Jeff Golub, 1989
Moe Berg of the Pursuit of Happiness, 1990
Todd Rundgren, 2006
Chad Kroeger of Nickelback, 2001
Steve Earle, 1987
Gabby Gaborno of the Cadillac Tramps, 1991
Terry Bozzio, 2003
Roger Glover of Deep Purple, 1985
Matthew Sweet, 1995
Jim McCarty of the Yardbirds, 2003
Luther Dickinson of North Mississippi Allstars, 2001
John Rzeznik of the Goo Goo Dolls, 1995
Steve Hackett from Genesis, 1993
Grace Potter, 2008
Buddy Guy, 1993
Steve Lynch of Autograph, 1985
Don Wilson of the Ventures, 1997
Gordie Johnson of Big Sugar, 1998
Trevor Rabin of Yes, 1984
Albert Lee, 1986
Yngwie Malmsteen, 1985
Tony Carey, 1984
Ian Hunter, 1988
Kate Bush, 1985
David Gilmour from Pink Floyd, 1984
Gord Downie of the Tragically Hip, 1996
Richie Sambora of Bon Jovi, 1993
Colin Linden, 1993
Kenny Wayne Shepherd, 1995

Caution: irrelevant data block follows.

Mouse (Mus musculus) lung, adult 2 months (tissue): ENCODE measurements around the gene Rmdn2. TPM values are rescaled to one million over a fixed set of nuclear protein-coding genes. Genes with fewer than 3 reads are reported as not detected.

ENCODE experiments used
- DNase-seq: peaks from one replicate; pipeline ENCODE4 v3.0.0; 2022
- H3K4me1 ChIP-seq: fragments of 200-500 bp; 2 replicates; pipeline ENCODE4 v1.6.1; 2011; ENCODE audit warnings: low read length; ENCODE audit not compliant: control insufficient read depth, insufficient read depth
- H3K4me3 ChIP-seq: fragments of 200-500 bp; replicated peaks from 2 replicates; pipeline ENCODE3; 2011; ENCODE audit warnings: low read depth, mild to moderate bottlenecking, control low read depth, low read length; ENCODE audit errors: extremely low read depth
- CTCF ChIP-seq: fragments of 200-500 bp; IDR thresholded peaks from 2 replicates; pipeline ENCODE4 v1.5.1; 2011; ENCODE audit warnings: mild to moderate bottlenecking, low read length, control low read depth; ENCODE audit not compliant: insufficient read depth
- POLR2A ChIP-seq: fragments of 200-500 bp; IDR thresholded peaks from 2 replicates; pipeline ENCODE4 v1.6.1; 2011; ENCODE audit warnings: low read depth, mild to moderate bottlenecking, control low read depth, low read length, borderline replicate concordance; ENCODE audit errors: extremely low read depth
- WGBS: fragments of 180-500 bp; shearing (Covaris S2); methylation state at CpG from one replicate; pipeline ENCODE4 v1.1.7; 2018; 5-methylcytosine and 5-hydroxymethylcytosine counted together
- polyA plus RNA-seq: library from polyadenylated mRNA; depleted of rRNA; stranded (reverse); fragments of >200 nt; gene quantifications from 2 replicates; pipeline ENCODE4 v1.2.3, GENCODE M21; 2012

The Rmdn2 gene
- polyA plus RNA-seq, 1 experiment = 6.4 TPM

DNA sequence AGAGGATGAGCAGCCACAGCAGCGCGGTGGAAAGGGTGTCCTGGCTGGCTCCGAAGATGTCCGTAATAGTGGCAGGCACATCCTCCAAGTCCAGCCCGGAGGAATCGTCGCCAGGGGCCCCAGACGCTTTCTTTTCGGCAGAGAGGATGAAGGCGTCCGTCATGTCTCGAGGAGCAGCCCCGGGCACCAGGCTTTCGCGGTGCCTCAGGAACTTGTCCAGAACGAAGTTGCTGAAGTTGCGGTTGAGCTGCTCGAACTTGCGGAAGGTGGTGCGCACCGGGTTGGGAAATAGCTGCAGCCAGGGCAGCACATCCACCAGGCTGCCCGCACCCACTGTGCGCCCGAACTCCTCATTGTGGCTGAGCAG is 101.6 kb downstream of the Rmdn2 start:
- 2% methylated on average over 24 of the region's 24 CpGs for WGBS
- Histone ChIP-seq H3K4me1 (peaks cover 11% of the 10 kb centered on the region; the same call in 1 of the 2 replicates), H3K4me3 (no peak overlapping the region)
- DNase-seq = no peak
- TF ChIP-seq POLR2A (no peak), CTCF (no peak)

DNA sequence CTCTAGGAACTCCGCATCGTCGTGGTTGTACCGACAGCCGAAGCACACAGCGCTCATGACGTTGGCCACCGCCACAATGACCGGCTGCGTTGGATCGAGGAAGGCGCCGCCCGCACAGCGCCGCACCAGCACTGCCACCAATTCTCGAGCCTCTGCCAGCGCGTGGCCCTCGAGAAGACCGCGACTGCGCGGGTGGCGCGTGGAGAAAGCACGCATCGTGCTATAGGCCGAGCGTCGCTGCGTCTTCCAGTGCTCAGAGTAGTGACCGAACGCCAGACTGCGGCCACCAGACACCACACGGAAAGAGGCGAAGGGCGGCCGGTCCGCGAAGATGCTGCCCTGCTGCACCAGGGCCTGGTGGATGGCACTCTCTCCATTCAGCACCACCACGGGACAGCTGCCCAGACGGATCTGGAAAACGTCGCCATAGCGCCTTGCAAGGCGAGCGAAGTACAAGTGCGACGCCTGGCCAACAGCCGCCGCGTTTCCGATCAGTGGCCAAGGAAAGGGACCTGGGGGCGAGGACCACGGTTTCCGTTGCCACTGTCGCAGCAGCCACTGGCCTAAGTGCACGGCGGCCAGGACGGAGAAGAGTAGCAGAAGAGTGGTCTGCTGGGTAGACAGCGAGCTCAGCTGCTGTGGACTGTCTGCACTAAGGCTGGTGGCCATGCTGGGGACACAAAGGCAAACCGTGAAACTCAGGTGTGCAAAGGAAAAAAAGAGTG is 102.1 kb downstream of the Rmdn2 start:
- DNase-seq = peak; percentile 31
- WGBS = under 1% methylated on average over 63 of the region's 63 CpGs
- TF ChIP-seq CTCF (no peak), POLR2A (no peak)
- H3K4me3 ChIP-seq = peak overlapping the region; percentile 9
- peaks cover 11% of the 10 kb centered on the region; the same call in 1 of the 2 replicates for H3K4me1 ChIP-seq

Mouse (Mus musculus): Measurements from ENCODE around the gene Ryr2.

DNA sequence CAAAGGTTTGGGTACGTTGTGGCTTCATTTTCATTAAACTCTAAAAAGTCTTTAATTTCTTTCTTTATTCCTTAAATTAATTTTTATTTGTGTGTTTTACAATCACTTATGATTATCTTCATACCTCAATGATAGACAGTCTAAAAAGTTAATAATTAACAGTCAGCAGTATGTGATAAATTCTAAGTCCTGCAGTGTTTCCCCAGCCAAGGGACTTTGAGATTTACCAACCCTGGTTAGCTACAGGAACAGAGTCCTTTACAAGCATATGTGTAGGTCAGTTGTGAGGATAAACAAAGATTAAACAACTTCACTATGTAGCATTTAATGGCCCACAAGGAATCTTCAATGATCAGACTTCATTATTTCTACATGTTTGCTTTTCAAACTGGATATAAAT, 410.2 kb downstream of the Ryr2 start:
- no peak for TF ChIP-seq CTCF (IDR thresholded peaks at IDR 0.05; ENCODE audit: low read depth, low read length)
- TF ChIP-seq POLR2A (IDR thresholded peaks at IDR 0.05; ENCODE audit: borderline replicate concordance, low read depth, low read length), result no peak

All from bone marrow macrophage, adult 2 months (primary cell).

Justin Hayward of the Moody Blues, 1986
Elliot Easton from the Cars, 1996
Wayne Kramer from the MC5, 2004
Bob Rock, 1992
Nick Gilder, 1985
Roy Buchanan, 1988
Klaus Meine of Scorpions, 1988
Jason Bonham, 1989
Tom Johnston of the Doobie Brothers, 1991
Joey Spampinato of NRBQ, 1985
Patterson Hood of the Drive-By Truckers, 2003
Andy Powell of Wishbone Ash, 2003
Steve Kilbey of the Church, 1990
Edgar Winter, 2005
Johnette Napolitano of Concrete Blonde, 1990
Randy Hansen, 2001
Dan McCafferty of Nazareth, 1984
Davy Knowles of Back Door Slam, 2007
Jimmy Barnes from Cold Chisel, 1986
Steve Stevens of Atomic Playboys, 1989
Billy Idol, 1984
Stuart Adamson of Big Country, 1993
Ian Anderson of Jethro Tull, 1992
Warren Haynes of Gov’t Mule, 1998
John Bell of Widespread Panic, 1992
Robben Ford, 1993
Barry Hay of Golden Earring, 1984
Jason Isbell, 2007
Joey Belladonna of Anthrax, 1991
Joe Satriani, 1990
Vernon Reid of Living Colour, 1988
Brad Delp of Boston, 1988